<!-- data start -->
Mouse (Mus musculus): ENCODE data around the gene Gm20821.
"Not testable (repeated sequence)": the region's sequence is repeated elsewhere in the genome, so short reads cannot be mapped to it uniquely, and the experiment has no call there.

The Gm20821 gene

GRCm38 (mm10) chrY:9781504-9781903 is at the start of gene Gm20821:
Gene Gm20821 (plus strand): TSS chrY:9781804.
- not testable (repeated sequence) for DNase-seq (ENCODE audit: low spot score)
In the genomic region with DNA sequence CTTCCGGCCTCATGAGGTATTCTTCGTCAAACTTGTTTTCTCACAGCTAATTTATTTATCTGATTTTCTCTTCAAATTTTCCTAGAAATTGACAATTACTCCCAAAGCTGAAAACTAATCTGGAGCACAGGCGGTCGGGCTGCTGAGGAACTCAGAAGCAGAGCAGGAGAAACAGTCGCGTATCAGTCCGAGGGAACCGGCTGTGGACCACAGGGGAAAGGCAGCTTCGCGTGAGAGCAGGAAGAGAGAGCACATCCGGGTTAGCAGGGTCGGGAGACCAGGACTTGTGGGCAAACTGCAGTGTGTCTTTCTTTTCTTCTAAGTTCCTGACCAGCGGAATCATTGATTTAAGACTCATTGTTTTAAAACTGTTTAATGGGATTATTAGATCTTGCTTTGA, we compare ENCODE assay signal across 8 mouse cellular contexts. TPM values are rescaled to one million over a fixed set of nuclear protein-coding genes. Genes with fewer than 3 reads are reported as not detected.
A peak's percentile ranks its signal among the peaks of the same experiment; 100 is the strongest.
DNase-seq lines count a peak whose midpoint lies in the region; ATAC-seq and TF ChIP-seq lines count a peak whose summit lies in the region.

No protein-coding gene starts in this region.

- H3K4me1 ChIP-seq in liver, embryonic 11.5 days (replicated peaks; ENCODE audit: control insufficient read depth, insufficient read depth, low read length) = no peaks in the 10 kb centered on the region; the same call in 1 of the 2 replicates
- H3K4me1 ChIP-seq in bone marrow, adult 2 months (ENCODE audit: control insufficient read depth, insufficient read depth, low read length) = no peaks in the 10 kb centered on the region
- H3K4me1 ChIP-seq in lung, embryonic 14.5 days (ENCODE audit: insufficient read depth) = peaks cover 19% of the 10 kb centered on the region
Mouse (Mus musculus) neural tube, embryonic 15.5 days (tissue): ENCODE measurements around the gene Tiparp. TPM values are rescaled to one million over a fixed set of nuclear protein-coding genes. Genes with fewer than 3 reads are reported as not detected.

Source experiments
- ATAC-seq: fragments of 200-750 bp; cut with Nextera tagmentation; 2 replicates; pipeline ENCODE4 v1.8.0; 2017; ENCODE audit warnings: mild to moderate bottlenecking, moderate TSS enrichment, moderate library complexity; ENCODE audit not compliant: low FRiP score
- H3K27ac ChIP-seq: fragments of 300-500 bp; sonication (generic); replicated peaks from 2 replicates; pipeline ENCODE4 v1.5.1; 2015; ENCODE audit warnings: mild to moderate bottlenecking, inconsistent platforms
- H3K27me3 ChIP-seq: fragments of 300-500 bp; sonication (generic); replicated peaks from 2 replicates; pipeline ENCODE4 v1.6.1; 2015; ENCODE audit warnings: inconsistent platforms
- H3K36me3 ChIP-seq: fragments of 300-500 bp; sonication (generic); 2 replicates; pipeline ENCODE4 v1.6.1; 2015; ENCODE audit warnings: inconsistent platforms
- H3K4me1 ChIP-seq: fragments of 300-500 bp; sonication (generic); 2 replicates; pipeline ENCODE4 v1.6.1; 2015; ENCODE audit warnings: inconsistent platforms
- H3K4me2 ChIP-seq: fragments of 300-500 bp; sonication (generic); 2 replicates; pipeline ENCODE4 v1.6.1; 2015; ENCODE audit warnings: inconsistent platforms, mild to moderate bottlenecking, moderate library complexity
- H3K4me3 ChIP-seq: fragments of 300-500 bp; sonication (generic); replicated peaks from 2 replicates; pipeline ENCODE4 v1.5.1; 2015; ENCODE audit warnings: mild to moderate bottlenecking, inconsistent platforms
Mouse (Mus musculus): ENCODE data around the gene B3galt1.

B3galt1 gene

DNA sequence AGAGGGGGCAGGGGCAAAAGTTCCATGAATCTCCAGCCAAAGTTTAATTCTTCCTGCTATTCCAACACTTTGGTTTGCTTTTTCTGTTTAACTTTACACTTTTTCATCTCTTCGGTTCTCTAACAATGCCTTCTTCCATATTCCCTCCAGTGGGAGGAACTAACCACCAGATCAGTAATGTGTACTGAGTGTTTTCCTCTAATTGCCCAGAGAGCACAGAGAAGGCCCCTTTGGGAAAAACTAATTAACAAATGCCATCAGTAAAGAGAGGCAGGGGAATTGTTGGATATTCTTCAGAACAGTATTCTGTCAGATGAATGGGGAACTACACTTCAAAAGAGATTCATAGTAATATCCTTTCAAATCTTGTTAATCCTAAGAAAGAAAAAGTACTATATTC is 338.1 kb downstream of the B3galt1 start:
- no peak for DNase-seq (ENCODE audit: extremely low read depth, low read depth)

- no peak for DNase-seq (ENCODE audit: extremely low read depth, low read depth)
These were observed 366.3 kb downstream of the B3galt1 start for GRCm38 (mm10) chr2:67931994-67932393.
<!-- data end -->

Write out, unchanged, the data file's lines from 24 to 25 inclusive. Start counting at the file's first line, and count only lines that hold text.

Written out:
B3galt1 gene

DNA sequence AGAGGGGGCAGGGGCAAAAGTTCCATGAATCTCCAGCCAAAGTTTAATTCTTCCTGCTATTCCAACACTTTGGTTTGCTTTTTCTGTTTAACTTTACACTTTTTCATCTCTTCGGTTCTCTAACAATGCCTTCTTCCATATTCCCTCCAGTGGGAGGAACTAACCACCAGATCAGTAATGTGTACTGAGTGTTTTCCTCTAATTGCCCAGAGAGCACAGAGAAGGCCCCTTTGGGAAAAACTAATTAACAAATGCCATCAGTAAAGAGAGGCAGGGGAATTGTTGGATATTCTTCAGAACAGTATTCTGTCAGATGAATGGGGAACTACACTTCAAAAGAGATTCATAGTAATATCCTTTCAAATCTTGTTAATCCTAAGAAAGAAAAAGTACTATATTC is 338.1 kb downstream of the B3galt1 start: